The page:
- Length: 6.5–7.2m (depending on variant)
- Width: 2.5m
- Height: 3m
- Crew: 3-7
- Maximum speed: 105km/h
- Range: 600km
The Tigr-M is a multipurpose armoured vehicle designed and manufactured by GAZ for the Russian Armed Forces. The vehicle is designed to carry troops and cargo, pull towed systems such as artillery and radar, mounted weapons and other combat gear. It incorporates various improvements aimed at enhancing its operating characteristics, reliability, ergonomics and bullet and mine resistance. The vehicle’s armour provides protection from small-arms fire, shell fragments and mine blasts. The Tigr-M can be armed with a machine gun or a grenade launcher.
There are numerous variations of the vehicle incorporating different armour and other specification adaptations based upon the intended purpose.
- Mass: 5,300kg
- Length: 5.67m
- Width: 2.2m
- Height: 2m
- Crew: 1+9
- Maximum speed: 140km/h
- Range: 1,000km
The Patrol is an MRAP vehicle assembled by the company Astais utilizing the KamazAZ-43501(2) chassis. The vehicle is equipped with a conventional cab united with a personnel compartment and is intended for the transport of personnel and equipment across rough terrain and hostile areas while providing ballistic and mine protection. It is capable of carrying 10 passengers or up to 1,500 kilograms of cargo. It can also be fitted with additional armour packages. In the standard configuration, the Patrol is not equipped with any weapon module. However, it may receive various upgrades depending upon the operator’s requirements.
- Mass: 12,500kg
- Length: 7.2m
- Width: 2.5m
- Height: 3.1m
- Crew: 2+10
- Speed: 100km/h
- Range: 1,000km
The Typhoon may be categorized among the MRAP family of vehicles and most are designed for troop transport. In designing the vehicle, special attention was paid to mine and ballistic protection of personnel. Installation of special equipment and weapon modules allows the Typhoon to serve in various roles such as fire support, self-propelled anti-aircraft gun, artillery, unmanned aerial vehicle carrier, crane, tow truck and others. A remotely controlled machine-gun unit can be equipped to all personnel carrier variants.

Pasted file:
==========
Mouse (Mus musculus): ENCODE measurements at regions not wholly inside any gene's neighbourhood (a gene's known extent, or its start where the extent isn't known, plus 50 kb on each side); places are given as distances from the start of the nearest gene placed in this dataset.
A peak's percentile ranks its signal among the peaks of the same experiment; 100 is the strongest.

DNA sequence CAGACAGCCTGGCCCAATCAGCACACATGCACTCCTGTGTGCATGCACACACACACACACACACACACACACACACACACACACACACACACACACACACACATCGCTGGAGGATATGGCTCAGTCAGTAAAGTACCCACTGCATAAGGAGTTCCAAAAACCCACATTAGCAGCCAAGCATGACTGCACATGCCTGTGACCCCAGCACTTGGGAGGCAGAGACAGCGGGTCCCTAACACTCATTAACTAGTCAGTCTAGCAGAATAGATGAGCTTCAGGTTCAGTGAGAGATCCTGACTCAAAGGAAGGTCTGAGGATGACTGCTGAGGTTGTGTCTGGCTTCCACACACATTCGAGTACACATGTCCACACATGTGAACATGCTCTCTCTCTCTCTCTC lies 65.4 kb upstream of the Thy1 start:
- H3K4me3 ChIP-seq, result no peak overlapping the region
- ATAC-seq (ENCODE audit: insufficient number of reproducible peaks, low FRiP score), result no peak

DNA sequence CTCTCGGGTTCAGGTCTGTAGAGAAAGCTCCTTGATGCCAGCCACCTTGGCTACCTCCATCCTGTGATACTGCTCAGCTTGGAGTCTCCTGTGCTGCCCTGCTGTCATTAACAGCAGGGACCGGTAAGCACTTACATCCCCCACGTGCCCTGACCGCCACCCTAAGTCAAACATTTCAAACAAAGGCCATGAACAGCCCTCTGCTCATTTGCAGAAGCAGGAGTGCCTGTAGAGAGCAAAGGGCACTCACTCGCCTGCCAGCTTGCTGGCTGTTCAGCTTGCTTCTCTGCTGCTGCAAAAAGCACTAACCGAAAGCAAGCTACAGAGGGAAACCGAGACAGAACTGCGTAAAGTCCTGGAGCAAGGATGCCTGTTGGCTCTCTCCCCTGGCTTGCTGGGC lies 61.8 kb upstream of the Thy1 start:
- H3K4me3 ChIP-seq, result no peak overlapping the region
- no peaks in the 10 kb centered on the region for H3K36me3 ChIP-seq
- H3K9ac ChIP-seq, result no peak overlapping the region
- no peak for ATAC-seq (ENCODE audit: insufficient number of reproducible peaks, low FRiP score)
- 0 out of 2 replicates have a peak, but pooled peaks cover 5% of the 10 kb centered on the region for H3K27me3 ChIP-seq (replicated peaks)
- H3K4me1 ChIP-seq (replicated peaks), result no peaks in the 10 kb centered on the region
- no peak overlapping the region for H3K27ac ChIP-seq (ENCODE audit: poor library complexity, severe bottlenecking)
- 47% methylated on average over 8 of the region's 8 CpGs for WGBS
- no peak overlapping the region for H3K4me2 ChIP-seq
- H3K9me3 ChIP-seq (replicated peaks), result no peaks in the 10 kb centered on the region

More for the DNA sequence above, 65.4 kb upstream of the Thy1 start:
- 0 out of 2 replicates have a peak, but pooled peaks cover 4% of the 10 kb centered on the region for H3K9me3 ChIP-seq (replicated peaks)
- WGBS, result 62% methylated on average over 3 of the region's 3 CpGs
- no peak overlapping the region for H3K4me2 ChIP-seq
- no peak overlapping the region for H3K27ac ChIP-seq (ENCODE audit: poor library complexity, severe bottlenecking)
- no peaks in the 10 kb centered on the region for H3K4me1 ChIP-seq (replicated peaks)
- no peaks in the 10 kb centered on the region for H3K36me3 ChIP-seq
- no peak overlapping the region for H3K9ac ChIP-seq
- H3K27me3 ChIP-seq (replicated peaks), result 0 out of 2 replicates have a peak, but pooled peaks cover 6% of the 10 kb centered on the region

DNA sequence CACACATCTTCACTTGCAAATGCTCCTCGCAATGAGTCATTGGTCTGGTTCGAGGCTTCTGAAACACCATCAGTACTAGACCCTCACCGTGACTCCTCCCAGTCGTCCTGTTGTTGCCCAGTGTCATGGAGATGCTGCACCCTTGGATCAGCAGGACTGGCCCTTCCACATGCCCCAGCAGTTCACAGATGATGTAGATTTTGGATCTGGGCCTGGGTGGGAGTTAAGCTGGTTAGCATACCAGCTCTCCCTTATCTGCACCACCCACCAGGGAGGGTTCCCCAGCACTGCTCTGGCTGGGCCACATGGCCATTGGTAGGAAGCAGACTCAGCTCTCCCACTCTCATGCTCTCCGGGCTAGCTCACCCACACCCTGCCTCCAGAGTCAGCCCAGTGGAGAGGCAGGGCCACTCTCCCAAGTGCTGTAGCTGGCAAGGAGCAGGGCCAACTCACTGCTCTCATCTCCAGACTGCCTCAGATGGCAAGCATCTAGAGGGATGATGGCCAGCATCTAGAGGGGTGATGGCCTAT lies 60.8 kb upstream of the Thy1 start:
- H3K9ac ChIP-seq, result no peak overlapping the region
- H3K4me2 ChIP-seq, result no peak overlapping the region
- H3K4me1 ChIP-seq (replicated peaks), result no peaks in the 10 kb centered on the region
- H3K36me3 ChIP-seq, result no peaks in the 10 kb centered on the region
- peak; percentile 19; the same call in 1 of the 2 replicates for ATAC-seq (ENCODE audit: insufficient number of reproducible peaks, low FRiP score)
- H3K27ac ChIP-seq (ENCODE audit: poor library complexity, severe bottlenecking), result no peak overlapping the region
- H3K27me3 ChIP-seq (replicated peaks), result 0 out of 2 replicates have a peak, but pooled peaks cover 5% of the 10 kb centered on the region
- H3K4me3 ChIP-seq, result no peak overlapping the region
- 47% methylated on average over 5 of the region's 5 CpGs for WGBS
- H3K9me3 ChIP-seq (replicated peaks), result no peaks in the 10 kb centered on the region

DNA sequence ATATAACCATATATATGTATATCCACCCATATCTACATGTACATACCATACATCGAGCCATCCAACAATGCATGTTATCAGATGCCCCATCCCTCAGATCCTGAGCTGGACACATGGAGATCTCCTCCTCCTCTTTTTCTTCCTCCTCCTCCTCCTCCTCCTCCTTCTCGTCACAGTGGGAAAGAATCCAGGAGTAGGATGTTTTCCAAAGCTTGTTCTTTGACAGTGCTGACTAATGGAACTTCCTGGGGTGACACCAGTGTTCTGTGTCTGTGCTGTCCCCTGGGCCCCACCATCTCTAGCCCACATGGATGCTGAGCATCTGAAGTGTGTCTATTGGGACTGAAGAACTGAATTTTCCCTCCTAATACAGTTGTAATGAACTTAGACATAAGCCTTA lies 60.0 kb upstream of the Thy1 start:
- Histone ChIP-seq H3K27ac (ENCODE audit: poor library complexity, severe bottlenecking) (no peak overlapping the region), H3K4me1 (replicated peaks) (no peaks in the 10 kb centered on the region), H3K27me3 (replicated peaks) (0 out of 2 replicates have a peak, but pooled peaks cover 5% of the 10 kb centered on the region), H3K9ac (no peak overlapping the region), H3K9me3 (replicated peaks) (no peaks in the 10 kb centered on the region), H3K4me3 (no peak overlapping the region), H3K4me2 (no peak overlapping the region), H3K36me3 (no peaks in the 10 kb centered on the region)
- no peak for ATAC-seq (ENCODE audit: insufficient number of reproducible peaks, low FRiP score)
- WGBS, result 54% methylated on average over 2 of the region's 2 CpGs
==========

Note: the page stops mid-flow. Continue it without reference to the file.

- Mass: 21,000kg
- Width: 2.45m
- Height: 3.32m
- Crew: 2+16
- Speed: 105km/h
- Range: 1,200km
In the Yemeni conflict, Saudi Arabia and the United Arab Emirates supplied their proxies with multiple IMVs and MRAPs of different variations, from UAE-produced Panthera T-6F, Nimr JAIS 4×4 and NIMR AJBAN Long Range Special Operations Vehicles to the already mentioned Oshkosh M-ATV, International MaxxPro and BAE Caiman. The Ansar Allah movement, more widely known in the mainstream media as the Houthis, destroyed this equipment in large quantities. Suffering from a lack of heavy military equipment and artillery, Saudi and UAE proxies attempted to use IMVs and MRAPs as the main solution for offensive military actions. This approach, in combination with poorly performing infantry and rough terrain, predetermined the fate of the supplied equipment.
Dozens of prototypes and serial models of IMVs and MRAPs are being developed and produced -even by states having no significant industrial base. The difference in combat efficiency between these two types of armoured vehicles is insignificant. Therefore, success is achieved by the most inexpensive and easily exploited models able to demonstrate an acceptable level of reliability and firepower. Additionally, there is a niche for expensive, complex systems designed for use by special operations forces, image purposes and other tasks which do not require usage of these systems en masse. Every more or less important military power has already developed, or is developing its own IMVs and MRAPs -employing domestic base elements. In the near future, it may be possible to observe an even more diverse offering of IMVs and MRAPs in international and domestic markets.
At the same time, the developing trend of using IMVs, MRAPS, infantry fighting vehicles and even armoured personnel carriers for similar tasks on the battle field does not mean that mass deployment of IMVs, MRAPs and technical vehicles is the cure-all for every challenge faced by military contingents involved in modern conflict. Yet, IMVs and MRAPs remain as the main tool for transporting personnel and equipment in local conflicts involving mine warfare and sabotage operations. They are a relatively cheap solution for equipping formations involved in modern conflicts with military equipment.